By Bodhala CEO & Co-Founder, Raj Goyle
Earlier this month, I had the pleasure of sitting down for a conversation with Justin Kan — serial entrepreneur, co-founder of Twitch, and Silicon Valley darling — on a recent episode of Nasdaq’s hot, new World Reimagined podcast.
Spending this time recording with Justin got me thinking about Atrium’s journey, its downfall (Justin shared a terrific self-analysis of key learnings), and how its efforts related to our mission at Bodhala. As a legal tech CEO navigating the extremely nuanced world of legal services, I wanted to share some thoughts on Atrium’s rise and fall.
It’s no secret that the legal industry is a laggard on the technology adoption curve.
But that’s rapidly changing.
The legal services market is a half-a-trillion dollar global industry. Like any massive market opportunity, disruption — or transformation — is inevitable and is finally starting to take hold. And along with innovation comes investment. More money has been invested in legal technology companies in the last year than ever before — and things are just beginning to heat up.
That’s why it’s no surprise that Justin started Atrium. He saw an obvious problem — law firms are incredibly inefficient — so he set out to create the “law firm of the future”. A hybrid of technology and technology-enabled services, Atrium would tackle inefficiency while delivering the level of service expected from top-tier lawyers.
His history of success drew big-name investors like Andreessen Horowitz to his vision, landing Atrium $75M+ in funding by 2018. Fast forward to 2020: Atrium closed its doors for good.
With a world-class leader, $75M in funding, and an industry seemingly “ripe” for disruption, it seemed to be “all systems go” for Atrium. So what happened? Why do some legal tech startups fail, while others succeed?
Price Isn’t Everything
The legal services industry is a unique beast. While price is always important to some degree, it’s not as big of a determinant for corporate clients as you might think. Aptly dubbed an “old boys club,” in-house lawyers often source their law firms the same way they picked their kickball teams in elementary school — by choosing their friends (often law school buddies or old law firm colleagues).
This presents a unique barrier to entry. Moving from a relationship-driven selection process to a price-driven selection process can be a major hurdle, requiring buyers to change how they think about not only the procurement process but also the value of the service.
While Atrium’s services and its fixed-fee business model were appealing to its target market, it focused on a practice area that was already relatively commoditized. Startups never had money to burn, and law firms had long been forced to price competitively in order to win business.
Much like investing in a startup, many firms would give “bargain-basement” rates to get in early with potentially large, long-term customers. In this particular market, there is not a lot of wiggle room to undercut on price, which forced Atrium to set rates at almost a loss in order to be truly “competitive”. Atrium hoped its margins would improve once it could automate some of the lawyers’ tasks, but maintaining a team of lawyers proved to be expensive. The more clients sought out their low-cost services, the more money Atrium lost.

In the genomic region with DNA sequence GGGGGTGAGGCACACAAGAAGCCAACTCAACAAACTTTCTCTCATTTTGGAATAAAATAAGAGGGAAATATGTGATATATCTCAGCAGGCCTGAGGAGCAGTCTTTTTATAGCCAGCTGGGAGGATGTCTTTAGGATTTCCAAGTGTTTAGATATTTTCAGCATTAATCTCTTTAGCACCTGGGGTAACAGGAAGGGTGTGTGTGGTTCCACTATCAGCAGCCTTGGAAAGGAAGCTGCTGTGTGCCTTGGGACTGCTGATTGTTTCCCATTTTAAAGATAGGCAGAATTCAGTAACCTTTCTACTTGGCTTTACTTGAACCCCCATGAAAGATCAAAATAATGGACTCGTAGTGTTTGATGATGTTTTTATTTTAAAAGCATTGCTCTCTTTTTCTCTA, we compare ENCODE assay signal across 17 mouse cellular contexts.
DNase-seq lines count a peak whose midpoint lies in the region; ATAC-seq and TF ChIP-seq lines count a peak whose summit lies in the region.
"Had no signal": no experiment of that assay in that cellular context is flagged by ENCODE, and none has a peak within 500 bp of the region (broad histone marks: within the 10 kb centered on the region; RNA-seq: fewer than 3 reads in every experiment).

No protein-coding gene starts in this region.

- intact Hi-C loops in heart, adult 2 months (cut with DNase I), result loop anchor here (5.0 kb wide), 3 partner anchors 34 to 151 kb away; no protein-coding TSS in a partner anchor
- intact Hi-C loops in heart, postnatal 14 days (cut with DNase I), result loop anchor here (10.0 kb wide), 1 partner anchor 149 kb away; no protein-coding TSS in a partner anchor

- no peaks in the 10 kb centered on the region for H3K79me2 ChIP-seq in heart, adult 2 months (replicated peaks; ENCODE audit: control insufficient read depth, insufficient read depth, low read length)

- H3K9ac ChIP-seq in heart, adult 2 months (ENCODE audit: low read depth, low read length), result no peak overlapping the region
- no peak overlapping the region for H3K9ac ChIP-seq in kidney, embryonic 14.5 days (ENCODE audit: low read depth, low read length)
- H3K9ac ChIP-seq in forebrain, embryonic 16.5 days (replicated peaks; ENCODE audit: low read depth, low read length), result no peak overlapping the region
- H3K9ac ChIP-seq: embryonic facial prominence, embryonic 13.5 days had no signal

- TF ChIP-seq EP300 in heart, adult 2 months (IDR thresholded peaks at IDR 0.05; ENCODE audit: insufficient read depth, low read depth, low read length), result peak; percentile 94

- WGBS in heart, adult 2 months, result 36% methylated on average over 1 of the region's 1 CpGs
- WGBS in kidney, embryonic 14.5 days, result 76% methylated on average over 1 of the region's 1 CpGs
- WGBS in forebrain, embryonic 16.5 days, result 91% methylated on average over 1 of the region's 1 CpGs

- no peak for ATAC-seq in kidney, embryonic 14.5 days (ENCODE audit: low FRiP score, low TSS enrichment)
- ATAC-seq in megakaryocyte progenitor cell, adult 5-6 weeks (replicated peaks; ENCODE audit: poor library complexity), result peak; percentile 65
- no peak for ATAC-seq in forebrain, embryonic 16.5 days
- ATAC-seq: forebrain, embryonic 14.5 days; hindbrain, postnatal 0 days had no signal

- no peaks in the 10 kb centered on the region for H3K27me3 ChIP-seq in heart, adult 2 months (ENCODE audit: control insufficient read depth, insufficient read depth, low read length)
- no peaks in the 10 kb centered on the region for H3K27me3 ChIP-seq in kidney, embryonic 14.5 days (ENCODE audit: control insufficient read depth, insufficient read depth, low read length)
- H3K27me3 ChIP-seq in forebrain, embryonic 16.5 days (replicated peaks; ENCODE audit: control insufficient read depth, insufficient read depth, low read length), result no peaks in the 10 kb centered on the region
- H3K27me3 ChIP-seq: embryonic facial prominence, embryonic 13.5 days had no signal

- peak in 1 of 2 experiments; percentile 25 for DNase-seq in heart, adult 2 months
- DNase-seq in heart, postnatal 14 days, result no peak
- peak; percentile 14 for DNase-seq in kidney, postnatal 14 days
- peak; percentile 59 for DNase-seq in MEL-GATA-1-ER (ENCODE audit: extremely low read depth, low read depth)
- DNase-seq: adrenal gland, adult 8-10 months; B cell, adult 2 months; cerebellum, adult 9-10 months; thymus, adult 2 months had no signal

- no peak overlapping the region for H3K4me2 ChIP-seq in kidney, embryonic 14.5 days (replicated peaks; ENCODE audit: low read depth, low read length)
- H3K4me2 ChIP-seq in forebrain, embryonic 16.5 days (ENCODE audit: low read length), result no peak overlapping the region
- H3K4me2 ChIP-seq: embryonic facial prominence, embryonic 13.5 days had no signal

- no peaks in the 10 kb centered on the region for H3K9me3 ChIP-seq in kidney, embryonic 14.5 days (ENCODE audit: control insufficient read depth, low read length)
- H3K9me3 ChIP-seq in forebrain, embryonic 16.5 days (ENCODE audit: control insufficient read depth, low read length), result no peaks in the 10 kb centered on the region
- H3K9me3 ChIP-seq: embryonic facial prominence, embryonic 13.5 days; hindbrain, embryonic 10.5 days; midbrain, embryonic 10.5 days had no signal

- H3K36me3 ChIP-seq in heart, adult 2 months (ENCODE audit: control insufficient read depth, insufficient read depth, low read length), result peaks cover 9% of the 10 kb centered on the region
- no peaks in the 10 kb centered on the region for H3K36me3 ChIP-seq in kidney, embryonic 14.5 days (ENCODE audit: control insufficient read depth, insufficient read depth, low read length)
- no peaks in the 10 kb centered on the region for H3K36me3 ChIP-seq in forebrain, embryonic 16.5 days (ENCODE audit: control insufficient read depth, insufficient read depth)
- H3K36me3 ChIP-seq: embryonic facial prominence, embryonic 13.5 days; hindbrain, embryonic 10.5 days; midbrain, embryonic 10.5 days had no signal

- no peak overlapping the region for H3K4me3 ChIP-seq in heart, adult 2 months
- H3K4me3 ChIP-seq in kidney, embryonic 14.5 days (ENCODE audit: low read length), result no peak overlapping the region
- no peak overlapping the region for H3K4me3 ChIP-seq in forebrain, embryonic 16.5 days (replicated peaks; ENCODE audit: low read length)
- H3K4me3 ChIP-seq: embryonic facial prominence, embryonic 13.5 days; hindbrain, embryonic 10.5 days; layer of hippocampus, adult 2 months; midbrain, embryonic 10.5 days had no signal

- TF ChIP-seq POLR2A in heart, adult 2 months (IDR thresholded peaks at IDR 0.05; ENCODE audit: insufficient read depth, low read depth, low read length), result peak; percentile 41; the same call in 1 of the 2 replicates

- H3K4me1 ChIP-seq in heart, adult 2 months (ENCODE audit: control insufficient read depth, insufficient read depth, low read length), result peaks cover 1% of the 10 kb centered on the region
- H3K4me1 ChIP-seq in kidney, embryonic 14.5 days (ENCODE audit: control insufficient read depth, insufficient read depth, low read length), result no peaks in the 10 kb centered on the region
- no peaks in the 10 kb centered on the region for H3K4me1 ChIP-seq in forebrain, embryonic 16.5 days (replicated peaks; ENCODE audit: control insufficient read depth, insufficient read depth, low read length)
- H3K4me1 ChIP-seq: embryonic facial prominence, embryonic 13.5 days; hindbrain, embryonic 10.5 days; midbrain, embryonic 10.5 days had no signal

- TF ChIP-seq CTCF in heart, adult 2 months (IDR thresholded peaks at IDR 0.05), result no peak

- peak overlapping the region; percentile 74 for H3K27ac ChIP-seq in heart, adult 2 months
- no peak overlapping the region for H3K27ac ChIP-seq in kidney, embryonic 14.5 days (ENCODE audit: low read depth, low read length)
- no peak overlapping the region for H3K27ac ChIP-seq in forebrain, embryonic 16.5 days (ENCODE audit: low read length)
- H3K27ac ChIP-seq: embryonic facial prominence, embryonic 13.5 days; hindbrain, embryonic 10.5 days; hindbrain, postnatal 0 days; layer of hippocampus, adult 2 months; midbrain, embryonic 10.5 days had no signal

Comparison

While undercutting on price is a fair strategy for new businesses to gain traction with customers, it’s not sustainable for long-term growth. When it comes to legal services, corporate clients prioritize expertise and value over the price tag. Their focus lies on finding out the level of value delivered at that price and whether or not they could find equal or better value elsewhere at a lower cost.
But the opacity of the legal services market and the complete lack of price discovery have made this nearly impossible. That’s why data is a critical piece of the puzzle.
Data is Key
Legal services are not a commodity product. There is a finite amount of work that is routine enough to be simplified through automation. Atrium looked to become the technology-run law firm of the future, but its maniacal focus on simplifying and commoditizing services failed to recognize the nuances of the services themselves.
When it comes to legal tasks, everything is not always what it seems. Tasks that appear similar at face value can be drastically different in execution, resulting in the “same task” taking 10 times longer to complete in one matter than in another. For example, a task performed for an M&A-related matter might require more expertise than the same task performed for a litigation-related matter, thus making it more time-consuming and expensive. Without extensive, structured legal billing data, it’s impossible to truly identify like-tasks or average time or cost.
Atrium ultimately under-priced its services because it likely didn’t have the legal billing data necessary to appropriately model the costs. As a result, the business’ prices were set so low that it could not even cover its margins.
Pricing is complicated, but data is key to success.
Knowledge is Power
Legal billing data is a beast. Cleaning and structuring it is tough and so is building up a critical mass of data to even glean insights from. But it’s a crucial step in understanding the minutiae of legal services. Without it, you’ll succumb to the nature of the beast.
When it comes to legal services, corporate clients prioritize value over price. However, value cannot be measured effectively without data on your side. And as we’ve learned from Atrium, data can play an influential role in determining whether a startup sinks or swims.